[madaeon] couldn’t find a digital viewer for his stereoscopic 3D images. He felt that he could probably build one, so he did. He found two identical digital picture frames and made a custom rig to hold the two frames. The method he is using involves polarized lenses, so you do have to put glasses on to see it. Being polarized though, you get full color, like modern 3D movies. We think it would be even nicer to see them without glasses, but some people have a really hard time with this style of 3d image.
The folks over at Kirkham Motorsports have turned out two things of beauty. The first is a sky’s-the-limit milled aluminum car. The second is a book about the making of the car that runs $4500 per copy. Why so much for a book? The binding is milled out of a 35 pound aluminum billet.
The project spans a 2 1/2 year build cycle and showcases the gamut of craftsmanship. The extremely detailed build log is available at their website in PDF form. Of particular interest to us is Chapter 10: Milling. The sheer volume of machined parts for this roadster is mind-boggling. There’s also plenty of CNC pipe bending involved with the body work in Chapter 18.
Finish up your work this morning and spend the rest of the day with this fantasy creation. If you’ve got too much to do, why not shell out for the hard-copy version and devote your weekend to metal-working romance?
[Greg] was feeling nostalgic about the game RACE for to TI-83 graphing calculator. In the game, your car is stationary with controls to move the scrolling maze from side to side in order to avoid a crash. He set out to build a physical version of the game with a don’t-touch-the-side concept that reminds us of Operation.
The game board is a wire frame constructed from paperclips then attached to a motorized frame. The vehicle is also metal and is attached to the lens sled from a scrapped CD-ROM drive. The maze scrolls from left to right with up and down vehicle motion controlled by two arcade buttons. An Arduino controls the motors and monitors the button inputs. He has plans to add a buzzer that sounds when the metal car “crashes” in to the wire walls of the maze. We’ve embedded video of the working game after the break. For more build photos take a look at his flickr set. Continue reading “Metal Race combines operation and calculator game”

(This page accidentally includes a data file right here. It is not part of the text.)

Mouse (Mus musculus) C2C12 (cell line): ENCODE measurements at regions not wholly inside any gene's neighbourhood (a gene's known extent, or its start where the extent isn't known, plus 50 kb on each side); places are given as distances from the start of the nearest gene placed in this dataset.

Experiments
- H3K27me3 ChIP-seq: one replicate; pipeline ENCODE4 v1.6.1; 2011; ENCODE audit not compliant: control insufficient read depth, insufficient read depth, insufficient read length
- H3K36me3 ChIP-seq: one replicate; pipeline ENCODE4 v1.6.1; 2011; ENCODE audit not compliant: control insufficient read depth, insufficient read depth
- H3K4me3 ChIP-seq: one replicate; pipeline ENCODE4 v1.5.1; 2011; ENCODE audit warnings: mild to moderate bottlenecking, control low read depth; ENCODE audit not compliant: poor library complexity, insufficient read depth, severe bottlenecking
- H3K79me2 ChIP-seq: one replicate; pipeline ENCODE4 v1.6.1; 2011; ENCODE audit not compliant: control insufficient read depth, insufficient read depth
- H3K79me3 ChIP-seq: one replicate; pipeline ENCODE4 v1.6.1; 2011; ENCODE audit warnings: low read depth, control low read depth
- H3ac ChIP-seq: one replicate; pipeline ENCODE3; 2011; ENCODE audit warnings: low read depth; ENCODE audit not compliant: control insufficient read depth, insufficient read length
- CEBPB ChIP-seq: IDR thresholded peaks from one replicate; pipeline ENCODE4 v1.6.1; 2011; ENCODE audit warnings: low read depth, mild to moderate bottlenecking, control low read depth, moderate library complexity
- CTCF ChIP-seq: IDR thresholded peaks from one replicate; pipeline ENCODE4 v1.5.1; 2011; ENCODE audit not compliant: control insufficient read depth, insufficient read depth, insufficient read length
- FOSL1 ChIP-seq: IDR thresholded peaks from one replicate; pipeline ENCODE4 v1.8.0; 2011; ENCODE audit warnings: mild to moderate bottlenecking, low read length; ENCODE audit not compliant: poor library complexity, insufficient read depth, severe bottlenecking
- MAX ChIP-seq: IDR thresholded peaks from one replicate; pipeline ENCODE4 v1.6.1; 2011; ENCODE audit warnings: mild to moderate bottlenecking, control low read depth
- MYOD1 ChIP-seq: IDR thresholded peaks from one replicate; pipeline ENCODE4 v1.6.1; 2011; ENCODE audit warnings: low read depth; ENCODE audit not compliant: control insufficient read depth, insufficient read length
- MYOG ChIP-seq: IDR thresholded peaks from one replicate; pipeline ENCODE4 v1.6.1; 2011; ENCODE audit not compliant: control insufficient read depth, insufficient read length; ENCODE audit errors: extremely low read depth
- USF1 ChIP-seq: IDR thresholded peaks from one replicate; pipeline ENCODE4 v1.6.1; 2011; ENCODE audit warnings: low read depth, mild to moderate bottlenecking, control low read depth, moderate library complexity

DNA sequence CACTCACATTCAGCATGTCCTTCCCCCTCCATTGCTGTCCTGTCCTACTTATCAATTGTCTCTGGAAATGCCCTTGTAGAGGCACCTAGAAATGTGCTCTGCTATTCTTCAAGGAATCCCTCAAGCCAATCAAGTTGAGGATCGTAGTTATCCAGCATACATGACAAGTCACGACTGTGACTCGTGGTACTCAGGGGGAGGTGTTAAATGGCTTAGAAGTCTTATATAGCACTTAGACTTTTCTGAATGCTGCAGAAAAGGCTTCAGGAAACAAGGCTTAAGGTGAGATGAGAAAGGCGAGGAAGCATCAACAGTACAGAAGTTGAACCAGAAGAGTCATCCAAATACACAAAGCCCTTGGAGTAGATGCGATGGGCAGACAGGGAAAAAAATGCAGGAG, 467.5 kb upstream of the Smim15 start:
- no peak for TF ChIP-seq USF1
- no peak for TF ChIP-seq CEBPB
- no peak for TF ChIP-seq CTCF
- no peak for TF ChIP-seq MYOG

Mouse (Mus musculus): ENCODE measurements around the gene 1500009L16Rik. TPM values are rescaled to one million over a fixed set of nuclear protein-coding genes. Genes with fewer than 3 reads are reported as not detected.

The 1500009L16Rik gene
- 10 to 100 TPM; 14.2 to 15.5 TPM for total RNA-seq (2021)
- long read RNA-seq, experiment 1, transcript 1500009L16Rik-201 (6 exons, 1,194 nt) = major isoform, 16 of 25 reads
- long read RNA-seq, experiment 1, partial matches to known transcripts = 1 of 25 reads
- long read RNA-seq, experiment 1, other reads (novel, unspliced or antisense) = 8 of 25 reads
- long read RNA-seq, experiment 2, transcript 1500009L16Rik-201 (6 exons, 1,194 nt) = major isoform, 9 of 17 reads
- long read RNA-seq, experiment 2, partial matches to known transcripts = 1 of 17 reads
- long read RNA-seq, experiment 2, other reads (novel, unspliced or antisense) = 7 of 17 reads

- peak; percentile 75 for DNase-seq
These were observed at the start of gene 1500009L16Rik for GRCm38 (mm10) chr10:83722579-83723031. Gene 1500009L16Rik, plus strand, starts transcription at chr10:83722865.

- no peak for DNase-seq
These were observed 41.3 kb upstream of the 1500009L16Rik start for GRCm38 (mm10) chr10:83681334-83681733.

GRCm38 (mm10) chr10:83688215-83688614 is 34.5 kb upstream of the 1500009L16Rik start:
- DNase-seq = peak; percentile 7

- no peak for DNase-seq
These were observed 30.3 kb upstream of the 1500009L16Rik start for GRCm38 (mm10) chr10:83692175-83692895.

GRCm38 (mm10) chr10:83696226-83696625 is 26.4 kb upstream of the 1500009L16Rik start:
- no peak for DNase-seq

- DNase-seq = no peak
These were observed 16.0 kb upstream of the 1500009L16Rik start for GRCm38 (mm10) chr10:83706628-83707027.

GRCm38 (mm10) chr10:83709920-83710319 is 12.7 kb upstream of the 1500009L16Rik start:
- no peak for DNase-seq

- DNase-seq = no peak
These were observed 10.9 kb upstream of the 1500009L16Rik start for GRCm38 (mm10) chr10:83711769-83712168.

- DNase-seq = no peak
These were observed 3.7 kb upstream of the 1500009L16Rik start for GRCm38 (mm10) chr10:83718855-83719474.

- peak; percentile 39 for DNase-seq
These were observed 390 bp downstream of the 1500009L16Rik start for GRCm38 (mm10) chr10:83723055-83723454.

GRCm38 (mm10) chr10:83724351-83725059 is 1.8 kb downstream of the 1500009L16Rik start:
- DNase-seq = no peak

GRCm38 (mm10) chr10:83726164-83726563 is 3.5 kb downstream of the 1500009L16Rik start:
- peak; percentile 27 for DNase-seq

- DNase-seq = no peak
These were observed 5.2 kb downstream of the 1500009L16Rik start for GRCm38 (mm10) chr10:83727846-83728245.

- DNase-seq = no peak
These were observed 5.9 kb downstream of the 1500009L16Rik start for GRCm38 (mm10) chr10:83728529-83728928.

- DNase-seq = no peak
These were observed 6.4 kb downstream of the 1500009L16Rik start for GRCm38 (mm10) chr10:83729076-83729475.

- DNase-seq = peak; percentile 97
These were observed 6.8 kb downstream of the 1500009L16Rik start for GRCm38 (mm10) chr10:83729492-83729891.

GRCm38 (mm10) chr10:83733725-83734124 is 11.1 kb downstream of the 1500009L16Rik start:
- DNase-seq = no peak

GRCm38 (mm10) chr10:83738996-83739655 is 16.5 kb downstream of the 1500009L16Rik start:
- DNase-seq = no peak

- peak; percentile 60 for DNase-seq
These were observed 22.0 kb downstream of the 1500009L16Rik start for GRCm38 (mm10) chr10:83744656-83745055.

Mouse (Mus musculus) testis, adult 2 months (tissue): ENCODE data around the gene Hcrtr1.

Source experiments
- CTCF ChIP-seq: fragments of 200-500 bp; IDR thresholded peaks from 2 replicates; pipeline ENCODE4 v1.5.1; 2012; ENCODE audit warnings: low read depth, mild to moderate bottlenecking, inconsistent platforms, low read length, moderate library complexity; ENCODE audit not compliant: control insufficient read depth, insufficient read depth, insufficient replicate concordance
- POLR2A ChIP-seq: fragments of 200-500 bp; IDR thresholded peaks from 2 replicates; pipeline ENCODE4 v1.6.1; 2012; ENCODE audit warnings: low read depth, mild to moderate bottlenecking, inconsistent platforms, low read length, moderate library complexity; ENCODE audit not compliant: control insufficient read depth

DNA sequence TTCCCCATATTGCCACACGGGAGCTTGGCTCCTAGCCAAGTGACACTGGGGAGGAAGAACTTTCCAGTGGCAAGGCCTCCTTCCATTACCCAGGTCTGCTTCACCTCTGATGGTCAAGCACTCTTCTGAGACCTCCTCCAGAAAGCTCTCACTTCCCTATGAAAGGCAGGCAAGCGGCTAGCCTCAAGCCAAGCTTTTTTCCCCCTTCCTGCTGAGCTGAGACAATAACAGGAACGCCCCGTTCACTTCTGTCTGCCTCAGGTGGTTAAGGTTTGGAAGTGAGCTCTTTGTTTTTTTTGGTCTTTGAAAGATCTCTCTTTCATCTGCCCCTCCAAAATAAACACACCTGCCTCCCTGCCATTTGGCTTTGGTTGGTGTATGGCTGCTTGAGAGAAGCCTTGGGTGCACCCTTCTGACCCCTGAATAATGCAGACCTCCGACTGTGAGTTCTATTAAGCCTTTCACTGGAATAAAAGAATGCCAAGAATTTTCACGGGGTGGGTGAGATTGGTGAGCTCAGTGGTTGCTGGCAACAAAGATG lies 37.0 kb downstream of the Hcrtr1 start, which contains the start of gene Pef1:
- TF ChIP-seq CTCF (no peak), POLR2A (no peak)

[Colin Merkel] had a little problem: he was continually forgetting his electronic key card, locking himself out of his own dorm room. Like any normal Hack a Day reader, rather than getting in the habit of always carrying his card, the natural impulse of course is to build this elaborate rig of electronics and duct tape. Right?
The result is an additional keypad that can be used to gain access…not by altering the existing electronic lock, but with a secondary mechanism that operates the inside door handle. An 8-bit PIC microcontroller scans the outside keypad (connected by a thin ribbon cable), and when a correct access code is entered, engages a 12 volt DC motor to turn the handle. It’s a great little writeup that includes a parts list, source code, and explains the process of keypad scanning.
It’s similar to the RFID-based dorm hack we previously posted. By physically operating the handle, most any approach could be used: facial recognition, other biometrics, DDR pad, or whatever inspired lunacy you can dream up.